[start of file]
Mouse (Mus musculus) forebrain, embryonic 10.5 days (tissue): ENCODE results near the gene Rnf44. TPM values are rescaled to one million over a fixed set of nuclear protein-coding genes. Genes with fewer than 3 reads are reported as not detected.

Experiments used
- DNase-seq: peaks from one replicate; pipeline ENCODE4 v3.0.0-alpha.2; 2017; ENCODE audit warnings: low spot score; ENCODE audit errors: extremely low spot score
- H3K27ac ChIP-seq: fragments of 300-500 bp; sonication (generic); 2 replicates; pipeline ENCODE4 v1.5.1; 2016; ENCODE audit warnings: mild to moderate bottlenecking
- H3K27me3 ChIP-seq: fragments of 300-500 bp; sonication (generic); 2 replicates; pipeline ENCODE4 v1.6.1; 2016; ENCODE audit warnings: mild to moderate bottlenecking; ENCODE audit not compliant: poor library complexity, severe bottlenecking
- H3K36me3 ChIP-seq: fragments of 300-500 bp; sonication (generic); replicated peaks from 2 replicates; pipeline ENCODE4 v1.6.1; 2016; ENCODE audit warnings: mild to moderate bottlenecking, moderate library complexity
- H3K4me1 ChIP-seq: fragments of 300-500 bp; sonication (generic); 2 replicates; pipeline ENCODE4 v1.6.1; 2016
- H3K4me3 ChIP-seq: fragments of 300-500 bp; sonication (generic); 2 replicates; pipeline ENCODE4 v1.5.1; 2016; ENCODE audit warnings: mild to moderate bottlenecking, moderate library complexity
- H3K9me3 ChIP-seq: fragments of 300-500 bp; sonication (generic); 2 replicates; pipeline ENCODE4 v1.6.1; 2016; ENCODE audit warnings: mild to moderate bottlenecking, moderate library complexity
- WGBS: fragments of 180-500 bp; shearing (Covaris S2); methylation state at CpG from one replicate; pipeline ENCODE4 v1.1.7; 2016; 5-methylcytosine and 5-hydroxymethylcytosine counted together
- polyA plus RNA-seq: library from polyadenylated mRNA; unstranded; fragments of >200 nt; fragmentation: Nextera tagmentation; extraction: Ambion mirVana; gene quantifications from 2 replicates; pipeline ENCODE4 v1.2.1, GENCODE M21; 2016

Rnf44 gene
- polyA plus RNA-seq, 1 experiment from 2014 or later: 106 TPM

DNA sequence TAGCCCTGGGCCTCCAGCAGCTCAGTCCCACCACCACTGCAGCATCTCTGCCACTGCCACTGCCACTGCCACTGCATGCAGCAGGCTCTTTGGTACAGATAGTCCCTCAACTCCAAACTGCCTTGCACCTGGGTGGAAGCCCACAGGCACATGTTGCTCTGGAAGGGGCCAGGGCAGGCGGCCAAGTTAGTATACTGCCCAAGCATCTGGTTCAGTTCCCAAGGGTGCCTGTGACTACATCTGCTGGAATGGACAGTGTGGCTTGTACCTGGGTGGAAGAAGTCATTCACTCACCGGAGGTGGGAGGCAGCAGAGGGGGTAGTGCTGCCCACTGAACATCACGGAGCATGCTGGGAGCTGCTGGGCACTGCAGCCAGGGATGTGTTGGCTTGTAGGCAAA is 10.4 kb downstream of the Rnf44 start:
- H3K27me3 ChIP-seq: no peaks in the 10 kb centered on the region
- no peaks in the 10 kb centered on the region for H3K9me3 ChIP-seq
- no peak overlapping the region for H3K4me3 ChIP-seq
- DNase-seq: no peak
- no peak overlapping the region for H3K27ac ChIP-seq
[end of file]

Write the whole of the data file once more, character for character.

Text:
Mouse (Mus musculus) forebrain, embryonic 10.5 days (tissue): ENCODE results near the gene Rnf44. TPM values are rescaled to one million over a fixed set of nuclear protein-coding genes. Genes with fewer than 3 reads are reported as not detected.

Experiments used
- DNase-seq: peaks from one replicate; pipeline ENCODE4 v3.0.0-alpha.2; 2017; ENCODE audit warnings: low spot score; ENCODE audit errors: extremely low spot score
- H3K27ac ChIP-seq: fragments of 300-500 bp; sonication (generic); 2 replicates; pipeline ENCODE4 v1.5.1; 2016; ENCODE audit warnings: mild to moderate bottlenecking
- H3K27me3 ChIP-seq: fragments of 300-500 bp; sonication (generic); 2 replicates; pipeline ENCODE4 v1.6.1; 2016; ENCODE audit warnings: mild to moderate bottlenecking; ENCODE audit not compliant: poor library complexity, severe bottlenecking
- H3K36me3 ChIP-seq: fragments of 300-500 bp; sonication (generic); replicated peaks from 2 replicates; pipeline ENCODE4 v1.6.1; 2016; ENCODE audit warnings: mild to moderate bottlenecking, moderate library complexity
- H3K4me1 ChIP-seq: fragments of 300-500 bp; sonication (generic); 2 replicates; pipeline ENCODE4 v1.6.1; 2016
- H3K4me3 ChIP-seq: fragments of 300-500 bp; sonication (generic); 2 replicates; pipeline ENCODE4 v1.5.1; 2016; ENCODE audit warnings: mild to moderate bottlenecking, moderate library complexity
- H3K9me3 ChIP-seq: fragments of 300-500 bp; sonication (generic); 2 replicates; pipeline ENCODE4 v1.6.1; 2016; ENCODE audit warnings: mild to moderate bottlenecking, moderate library complexity
- WGBS: fragments of 180-500 bp; shearing (Covaris S2); methylation state at CpG from one replicate; pipeline ENCODE4 v1.1.7; 2016; 5-methylcytosine and 5-hydroxymethylcytosine counted together
- polyA plus RNA-seq: library from polyadenylated mRNA; unstranded; fragments of >200 nt; fragmentation: Nextera tagmentation; extraction: Ambion mirVana; gene quantifications from 2 replicates; pipeline ENCODE4 v1.2.1, GENCODE M21; 2016

Rnf44 gene
- polyA plus RNA-seq, 1 experiment from 2014 or later: 106 TPM

DNA sequence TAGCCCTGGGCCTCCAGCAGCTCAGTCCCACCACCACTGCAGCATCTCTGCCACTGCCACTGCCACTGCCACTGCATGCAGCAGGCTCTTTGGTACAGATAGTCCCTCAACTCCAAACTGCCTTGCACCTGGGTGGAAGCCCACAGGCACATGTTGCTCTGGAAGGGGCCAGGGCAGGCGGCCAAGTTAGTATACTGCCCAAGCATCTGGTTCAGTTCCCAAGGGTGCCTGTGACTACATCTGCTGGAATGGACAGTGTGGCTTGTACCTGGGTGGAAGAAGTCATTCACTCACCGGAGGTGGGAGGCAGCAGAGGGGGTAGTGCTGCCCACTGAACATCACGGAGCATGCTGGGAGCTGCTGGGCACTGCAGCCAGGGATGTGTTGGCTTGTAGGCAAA is 10.4 kb downstream of the Rnf44 start:
- H3K27me3 ChIP-seq: no peaks in the 10 kb centered on the region
- no peaks in the 10 kb centered on the region for H3K9me3 ChIP-seq
- no peak overlapping the region for H3K4me3 ChIP-seq
- DNase-seq: no peak
- no peak overlapping the region for H3K27ac ChIP-seq